He [Emperor Franz Joseph] stood in front of the lieutenant for a while, but he saw neither Trotta nor the others. He no longer felt like striding along the lines, but he had to go on lest people realized he was frightened by his own age. His eyes, as usual, peered into the distance, where the edges of eternity were already surfacing. But he failed to notice that a glassy drop appeared on his nose, and that everyone was staring, spellbound, at that drop, which finally fell into his thick, silvery moustache, invisibly embedding itself.
And everyone felt relieved. And the march-past could begin.
Lieutenant Trotta, the grandson of the “Hero of Solferino”, attends what Roth later calls “the rainbow splendor of the Corpus Christi pageant,” a procession that Roth describes by highlighting all the colors seen in the parade:
The porcelain-blue eyes of the Supreme Commander in Chief—eyes grown cold in so many portraits on so many walls in the empire and now filled with a new fatherly solicitude and benevolence—gazed like a whole blue sky at the grandson of the Hero of Solferino. The light-blue breeches of the infantry were radiant. Like the serious embodiment of ballistic science, the coffee-brown artillerists marched past. The blood-red fezzes on the heads of the azure Bosnians burned in the sun like tiny bonfires lit by Islam in honor of His Apostolic Majesty. In black lacquered carriages sat the gold-decked Knights of the Golden Fleece and the black-clad red-cheeked municipal councilors.
There’s more descriptions but the comparison of the blood-red fezzes to tiny bonfires captures Roth’s colorful prose. I mentioned in the previous post that he includes a lot of humor, much of it easy to miss since it passes so quickly. Here’s a short passage where Baron Fritz Trotta, the middle Trotta of the three generations shown, visits his sick servant. The servant’s reaction to the baron provides a view into one of the older generation's understanding (Jacques is over 80) of their role in the world:
The district captain sat on a bedside chair and said, “Well, the doctor’s just told me it’s not so bad. Probably a cold in the head.”
“Yessir, Herr Baron!” replied Jacques, making a feeble attempt to click his heels under the blanket. He sat up. “Please forgive me,” he added. “It’ll be over by tomorrow, I think.”
OK, maybe you had to read all of the lead-in to this quote...I can’t help but laugh at Jacques’ involuntary reaction. The final chapter of this section goes into great detail inside the world of Emperor Franz Joseph and it’s the point where the book went from very good to great. In addition to the opening quote on the bead of sweat on the emperor’s nose (although it may have been something else since he was had the sniffles and was trying to hide that fact from his retinue), Roth goes into detail about a few things that give the emperor pleasure, including his well-intentioned acts meant to reward people. In this excerpt, Franz Joseph, on a surprise visit to the eastern border of the empire, tries to soothe the nerves of the local barber:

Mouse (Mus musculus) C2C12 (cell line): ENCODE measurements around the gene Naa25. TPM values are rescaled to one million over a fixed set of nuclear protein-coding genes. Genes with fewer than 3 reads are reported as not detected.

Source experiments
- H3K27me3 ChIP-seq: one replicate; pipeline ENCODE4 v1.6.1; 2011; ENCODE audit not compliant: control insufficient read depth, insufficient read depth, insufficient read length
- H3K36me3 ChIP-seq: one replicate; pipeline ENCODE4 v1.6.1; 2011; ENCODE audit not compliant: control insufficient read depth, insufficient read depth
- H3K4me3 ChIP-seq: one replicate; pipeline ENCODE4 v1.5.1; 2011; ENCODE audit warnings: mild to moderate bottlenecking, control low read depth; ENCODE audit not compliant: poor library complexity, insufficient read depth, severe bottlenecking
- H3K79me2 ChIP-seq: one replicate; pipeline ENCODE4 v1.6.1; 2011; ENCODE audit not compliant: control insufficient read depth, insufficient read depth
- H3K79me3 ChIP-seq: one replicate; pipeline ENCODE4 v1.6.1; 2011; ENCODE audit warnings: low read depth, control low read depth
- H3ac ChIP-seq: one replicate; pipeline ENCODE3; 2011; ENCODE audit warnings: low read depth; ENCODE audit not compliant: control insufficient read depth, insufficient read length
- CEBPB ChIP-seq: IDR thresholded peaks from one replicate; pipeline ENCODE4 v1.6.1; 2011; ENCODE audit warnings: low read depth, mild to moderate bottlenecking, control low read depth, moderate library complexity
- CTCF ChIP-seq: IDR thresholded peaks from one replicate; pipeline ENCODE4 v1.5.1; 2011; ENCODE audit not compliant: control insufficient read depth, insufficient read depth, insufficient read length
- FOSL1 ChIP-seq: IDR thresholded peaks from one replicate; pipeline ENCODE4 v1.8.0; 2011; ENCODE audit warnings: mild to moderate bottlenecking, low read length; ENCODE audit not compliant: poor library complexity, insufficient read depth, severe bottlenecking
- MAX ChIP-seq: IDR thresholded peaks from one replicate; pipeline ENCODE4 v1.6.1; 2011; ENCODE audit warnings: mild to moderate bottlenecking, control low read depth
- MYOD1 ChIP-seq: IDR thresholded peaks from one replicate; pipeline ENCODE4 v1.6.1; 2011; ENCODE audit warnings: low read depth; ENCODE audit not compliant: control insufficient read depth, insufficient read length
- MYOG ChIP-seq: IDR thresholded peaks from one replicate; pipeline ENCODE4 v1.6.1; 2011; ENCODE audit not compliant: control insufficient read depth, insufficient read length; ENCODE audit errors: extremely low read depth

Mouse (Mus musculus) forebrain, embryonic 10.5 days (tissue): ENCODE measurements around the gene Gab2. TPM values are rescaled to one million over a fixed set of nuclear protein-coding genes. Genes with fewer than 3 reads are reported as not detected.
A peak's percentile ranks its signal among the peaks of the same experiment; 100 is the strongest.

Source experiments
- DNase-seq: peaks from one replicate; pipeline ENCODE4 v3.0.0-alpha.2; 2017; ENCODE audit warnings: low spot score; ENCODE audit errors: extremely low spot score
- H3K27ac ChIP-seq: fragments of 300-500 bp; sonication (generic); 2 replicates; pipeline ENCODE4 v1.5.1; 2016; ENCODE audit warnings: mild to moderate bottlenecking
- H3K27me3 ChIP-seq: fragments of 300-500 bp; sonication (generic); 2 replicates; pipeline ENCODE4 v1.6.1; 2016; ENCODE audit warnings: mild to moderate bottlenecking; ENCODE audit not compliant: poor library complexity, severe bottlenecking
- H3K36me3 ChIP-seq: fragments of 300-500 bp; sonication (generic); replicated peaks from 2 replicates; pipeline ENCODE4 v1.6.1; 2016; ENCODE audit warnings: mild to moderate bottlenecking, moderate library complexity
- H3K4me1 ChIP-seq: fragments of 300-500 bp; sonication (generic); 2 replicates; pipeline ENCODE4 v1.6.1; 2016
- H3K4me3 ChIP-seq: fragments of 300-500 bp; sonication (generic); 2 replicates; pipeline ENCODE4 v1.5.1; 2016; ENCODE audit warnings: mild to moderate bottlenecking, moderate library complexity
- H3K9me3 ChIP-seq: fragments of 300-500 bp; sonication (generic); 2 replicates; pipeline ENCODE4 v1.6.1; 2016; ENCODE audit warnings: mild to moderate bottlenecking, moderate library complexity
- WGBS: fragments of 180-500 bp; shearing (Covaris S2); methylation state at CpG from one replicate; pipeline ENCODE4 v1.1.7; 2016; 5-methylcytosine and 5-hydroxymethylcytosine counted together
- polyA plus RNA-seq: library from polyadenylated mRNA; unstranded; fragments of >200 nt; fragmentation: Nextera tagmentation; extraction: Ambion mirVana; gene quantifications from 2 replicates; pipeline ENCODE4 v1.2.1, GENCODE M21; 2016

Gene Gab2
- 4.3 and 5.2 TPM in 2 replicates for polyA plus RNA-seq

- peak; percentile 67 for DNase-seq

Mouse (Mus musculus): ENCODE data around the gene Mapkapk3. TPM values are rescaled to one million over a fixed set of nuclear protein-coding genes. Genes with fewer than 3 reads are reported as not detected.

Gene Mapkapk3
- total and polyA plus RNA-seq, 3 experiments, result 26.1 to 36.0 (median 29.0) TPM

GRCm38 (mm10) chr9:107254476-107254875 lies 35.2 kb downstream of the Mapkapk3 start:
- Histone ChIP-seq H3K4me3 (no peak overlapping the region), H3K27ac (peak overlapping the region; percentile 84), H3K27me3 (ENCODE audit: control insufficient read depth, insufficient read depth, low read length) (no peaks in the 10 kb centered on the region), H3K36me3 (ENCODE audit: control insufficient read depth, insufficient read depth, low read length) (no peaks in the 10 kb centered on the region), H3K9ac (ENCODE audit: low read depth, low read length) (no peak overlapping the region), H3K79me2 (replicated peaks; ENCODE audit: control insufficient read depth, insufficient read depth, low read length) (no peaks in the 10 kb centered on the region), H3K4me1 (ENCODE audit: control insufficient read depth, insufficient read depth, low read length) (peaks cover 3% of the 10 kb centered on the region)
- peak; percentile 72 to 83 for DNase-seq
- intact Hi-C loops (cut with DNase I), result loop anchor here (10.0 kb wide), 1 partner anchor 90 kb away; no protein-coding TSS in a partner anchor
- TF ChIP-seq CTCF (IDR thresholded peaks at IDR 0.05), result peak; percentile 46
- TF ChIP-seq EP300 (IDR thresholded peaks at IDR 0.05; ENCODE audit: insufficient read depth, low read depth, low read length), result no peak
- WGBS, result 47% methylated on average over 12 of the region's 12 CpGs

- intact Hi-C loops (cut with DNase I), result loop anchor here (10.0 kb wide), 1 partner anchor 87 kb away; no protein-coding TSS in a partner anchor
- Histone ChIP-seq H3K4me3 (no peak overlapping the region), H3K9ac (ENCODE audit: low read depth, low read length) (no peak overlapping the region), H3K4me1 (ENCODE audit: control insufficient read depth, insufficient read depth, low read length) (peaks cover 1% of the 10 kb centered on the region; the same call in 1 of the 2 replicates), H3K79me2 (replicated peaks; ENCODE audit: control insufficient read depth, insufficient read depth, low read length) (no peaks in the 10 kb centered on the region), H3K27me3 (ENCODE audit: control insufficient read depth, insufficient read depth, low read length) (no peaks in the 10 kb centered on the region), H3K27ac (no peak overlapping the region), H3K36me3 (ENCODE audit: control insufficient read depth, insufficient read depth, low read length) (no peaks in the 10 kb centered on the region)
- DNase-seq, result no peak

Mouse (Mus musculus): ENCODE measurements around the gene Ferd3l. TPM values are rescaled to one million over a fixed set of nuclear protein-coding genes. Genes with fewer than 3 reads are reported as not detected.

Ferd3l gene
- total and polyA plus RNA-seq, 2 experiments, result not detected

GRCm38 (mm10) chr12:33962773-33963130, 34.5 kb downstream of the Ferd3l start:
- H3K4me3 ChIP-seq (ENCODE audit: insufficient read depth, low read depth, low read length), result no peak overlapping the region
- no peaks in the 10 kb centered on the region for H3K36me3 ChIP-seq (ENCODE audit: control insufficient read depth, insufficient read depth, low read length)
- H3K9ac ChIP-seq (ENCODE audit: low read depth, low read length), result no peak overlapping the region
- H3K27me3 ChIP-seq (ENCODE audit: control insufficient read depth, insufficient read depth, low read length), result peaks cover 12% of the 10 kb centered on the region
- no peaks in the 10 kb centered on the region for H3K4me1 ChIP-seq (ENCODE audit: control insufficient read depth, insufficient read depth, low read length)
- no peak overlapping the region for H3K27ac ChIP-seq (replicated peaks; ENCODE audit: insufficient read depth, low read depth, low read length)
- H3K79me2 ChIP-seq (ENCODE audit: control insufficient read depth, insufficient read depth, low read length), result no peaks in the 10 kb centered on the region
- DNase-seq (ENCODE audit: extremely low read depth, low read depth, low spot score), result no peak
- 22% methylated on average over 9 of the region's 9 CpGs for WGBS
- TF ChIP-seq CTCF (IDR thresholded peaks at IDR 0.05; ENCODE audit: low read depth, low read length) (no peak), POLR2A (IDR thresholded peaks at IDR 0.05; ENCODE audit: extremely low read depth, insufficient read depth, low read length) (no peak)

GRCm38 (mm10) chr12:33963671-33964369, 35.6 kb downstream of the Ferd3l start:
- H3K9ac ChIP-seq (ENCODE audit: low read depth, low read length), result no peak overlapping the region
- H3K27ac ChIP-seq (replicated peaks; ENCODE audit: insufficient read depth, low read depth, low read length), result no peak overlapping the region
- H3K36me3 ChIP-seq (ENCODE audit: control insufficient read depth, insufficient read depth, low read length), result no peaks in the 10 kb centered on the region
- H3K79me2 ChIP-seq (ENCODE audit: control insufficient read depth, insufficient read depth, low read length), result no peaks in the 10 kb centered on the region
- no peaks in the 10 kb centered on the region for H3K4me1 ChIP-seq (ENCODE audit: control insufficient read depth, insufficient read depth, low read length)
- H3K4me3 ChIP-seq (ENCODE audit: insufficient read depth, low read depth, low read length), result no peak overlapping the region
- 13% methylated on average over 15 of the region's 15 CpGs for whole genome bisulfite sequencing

”What’s your name?” asked the Kaiser. …
“Hartenstein!” cried the barber.
“Why are you jumping like that?” asked Franz Joseph. But he received no answer.
The corporal timidly reapproached the Kaiser and completed his work with hasty hands. He wished he were far away and back at the camp.
“Hold on!” said the Kaiser. “Ah, you’re a corporal! Have you been serving for a long time?”
“Six months, Your Majesty!” the barber breathed.
“I see, I see! Corporal already? In my day,” said the Kaiser, as veteran might have said, “it never went that fast. But then you’re a very smart-looking soldier. Do you plan to stay in the military?”
Hartenstein the barber had a wife and child and prosperous shop in Olomouc and had already tried feigning rheumatism several times in order to get out fairly soon. But he couldn’t say no to the Kaiser. “Yes, Your Majesty,” he said, knowing he had just messed up his entire life.
“Fine. Now you’re a sergeant. But don’t be so nervous!”
So. The Kaiser had made someone happy. He was glad. He was glad. He was glad. He had done something wonderful for that Hartenstein.
The ruin of a man’s life in an instant appears so easy, as does the tripartite delight it provides the granter. Hartenstein’s ruin provides a comparison with the benevolence shown to the Trotta family, benefits that continue down to the third generation due to the “long memory” of the emperor’s gratitude and the “long arm” of his benevolence. The question that lingers around those acts for the Trotta family is how helpful were they? The youngest Trotta is a complete mess, mirroring the deterioration of the empire.
I’m working on paring down an additional post on Part Two since I want to include so much of this wonderful book. I will probably limit it to the new character introduced and the role that music plays in the book…the title comes from a Johann Strauss’ march, after all.